Sunday, November 29, 2015

A Car Dealers Won’t Sell: It’s Electric - The New York Times

A Honda salesman gave a test drive to a customer in an electric car in San Rafael, Calif. Many dealers are unenthusiastic about selling electric cars. (Credit: Jason Henry for The New York Times) Click to Enlarge.
More than seven years ago, President Obama called for one million electric cars to be on the road by this year, and the vehicles have gained a large fan club. Environmentalists promote them as a smart way to cut dangerous emissions.  Owners love their pep and the gas money they save.  Apple and Google have jumped into the race to build next-generation battery-powered cars.

So why are only about 330,000 electric vehicles on the road?  One answer lies in an unexpected and powerful camp of skeptics: car dealers.  They are showing little enthusiasm for putting consumers into electric cars.  Some buyers even tell stories of dealers talking them into gas cars and of ill-informed salespeople uncertain how far the cars can go on a charge or pushing oil changes that the cars don’t need.  And industry officials themselves acknowledge a hesitancy to sell cars that may not suit drivers’ needs.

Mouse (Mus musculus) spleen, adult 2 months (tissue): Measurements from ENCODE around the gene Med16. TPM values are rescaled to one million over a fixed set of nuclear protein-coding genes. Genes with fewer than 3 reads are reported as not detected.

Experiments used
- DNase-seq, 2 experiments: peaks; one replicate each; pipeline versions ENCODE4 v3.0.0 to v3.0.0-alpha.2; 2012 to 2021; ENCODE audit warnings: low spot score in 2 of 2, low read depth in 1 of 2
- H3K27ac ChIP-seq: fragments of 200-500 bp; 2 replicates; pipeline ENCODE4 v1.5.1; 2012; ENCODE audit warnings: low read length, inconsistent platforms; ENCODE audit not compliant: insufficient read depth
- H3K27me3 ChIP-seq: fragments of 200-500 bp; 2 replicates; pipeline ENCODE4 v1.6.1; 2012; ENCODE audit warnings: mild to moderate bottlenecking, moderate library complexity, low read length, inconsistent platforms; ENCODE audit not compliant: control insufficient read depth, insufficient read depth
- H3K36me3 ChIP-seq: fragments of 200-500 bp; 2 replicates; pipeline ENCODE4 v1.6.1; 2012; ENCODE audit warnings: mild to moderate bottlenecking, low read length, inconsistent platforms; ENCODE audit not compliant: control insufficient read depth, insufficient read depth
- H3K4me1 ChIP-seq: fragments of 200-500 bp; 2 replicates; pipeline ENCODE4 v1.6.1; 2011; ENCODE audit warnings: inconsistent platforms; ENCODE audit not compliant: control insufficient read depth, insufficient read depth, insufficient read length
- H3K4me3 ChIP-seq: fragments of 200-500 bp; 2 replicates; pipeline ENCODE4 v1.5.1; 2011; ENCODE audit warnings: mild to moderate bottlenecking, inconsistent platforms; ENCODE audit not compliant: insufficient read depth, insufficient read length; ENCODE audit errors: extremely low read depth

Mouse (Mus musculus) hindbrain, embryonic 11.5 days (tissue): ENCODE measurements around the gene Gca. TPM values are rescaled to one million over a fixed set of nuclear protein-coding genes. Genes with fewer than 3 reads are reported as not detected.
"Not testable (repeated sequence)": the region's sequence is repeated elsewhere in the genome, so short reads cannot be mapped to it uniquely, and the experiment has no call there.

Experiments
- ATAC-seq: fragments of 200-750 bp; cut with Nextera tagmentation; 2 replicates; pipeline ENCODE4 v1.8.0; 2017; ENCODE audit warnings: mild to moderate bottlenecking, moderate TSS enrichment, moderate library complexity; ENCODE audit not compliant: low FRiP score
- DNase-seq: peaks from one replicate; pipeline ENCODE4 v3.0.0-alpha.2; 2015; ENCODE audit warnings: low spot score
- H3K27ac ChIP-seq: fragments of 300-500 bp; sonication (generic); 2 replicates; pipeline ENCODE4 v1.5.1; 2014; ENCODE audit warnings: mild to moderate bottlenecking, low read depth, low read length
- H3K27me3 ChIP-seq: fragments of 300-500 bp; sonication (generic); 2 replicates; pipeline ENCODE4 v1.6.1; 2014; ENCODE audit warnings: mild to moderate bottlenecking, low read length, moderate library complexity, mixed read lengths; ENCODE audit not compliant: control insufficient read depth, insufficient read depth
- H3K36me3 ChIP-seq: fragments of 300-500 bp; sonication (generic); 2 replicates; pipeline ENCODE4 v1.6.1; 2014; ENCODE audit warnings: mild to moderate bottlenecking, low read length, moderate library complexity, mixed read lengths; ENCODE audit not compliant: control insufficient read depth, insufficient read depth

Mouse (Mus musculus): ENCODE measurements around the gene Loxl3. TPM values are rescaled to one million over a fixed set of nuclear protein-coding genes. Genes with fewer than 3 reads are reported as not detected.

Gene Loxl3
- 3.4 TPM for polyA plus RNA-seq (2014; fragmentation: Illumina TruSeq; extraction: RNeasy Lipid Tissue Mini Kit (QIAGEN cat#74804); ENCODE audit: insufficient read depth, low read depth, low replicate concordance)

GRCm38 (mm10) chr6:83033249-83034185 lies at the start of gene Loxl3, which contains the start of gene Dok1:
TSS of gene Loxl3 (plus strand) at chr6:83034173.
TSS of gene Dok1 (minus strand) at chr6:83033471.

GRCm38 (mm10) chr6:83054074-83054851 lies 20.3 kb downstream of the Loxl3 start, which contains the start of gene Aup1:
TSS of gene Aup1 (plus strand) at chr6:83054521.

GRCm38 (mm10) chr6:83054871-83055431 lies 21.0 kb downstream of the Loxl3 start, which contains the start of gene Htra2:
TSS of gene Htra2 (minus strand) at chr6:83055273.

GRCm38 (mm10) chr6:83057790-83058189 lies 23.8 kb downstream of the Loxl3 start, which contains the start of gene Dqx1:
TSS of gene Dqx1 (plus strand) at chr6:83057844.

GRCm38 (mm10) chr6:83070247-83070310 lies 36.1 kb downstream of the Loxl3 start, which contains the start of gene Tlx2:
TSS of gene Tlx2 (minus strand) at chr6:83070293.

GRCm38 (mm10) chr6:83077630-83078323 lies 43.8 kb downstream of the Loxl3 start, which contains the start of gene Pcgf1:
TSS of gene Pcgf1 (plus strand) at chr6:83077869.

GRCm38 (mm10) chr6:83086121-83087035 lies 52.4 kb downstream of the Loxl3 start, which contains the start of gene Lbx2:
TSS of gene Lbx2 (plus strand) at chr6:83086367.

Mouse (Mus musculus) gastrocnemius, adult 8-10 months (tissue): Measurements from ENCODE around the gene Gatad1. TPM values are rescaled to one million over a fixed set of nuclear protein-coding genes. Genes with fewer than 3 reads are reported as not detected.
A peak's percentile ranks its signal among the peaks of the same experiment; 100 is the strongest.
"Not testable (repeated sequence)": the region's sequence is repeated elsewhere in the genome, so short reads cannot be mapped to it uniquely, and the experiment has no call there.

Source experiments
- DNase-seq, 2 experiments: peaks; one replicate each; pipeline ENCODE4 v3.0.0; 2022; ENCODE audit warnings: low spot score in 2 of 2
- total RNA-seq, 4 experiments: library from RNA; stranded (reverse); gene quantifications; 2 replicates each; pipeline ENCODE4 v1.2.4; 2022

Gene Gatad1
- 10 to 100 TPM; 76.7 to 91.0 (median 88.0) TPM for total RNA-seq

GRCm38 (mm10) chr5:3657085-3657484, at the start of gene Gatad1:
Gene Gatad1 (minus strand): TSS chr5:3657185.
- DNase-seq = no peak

In a speech this year, the former chairman of the National Automobile Dealers Association, a trade group, said that tougher fuel-economy regulations can mean pushing cars on consumers that are about as enticing as broccoli, when they really want “low-calorie doughnuts” like fuel-efficient gas cars.  The former chairman, Forrest McConnell, cited a survey finding that 14 percent of buyers cited fuel efficiency as the most important factor in buying a car.

“That was a nice way of saying 86 percent of them didn’t think so,” he said.

Others disagree that consumers think of zero emissions cars as broccoli.  “That would be interesting if it was true,” said Mary Nichols, chairwoman of the Air Resources Board, a California agency that Gov. Jerry Brown has charged with developing policies to spur electric car sales.  Ms. Nichols said she believes that consumers want these cars and that they have been dissuaded in part by unenthusiastic dealers and “horror story” sales experiences.

California has 150,000 electric cars, but that figure needs to grow tenfold in the next decade, she said, or the state will not be able to meet its environmental goals.  Without the cars, “simply put, we can’t make it,” she added.

Read more at A Car Dealers Won’t Sell: It’s Electric

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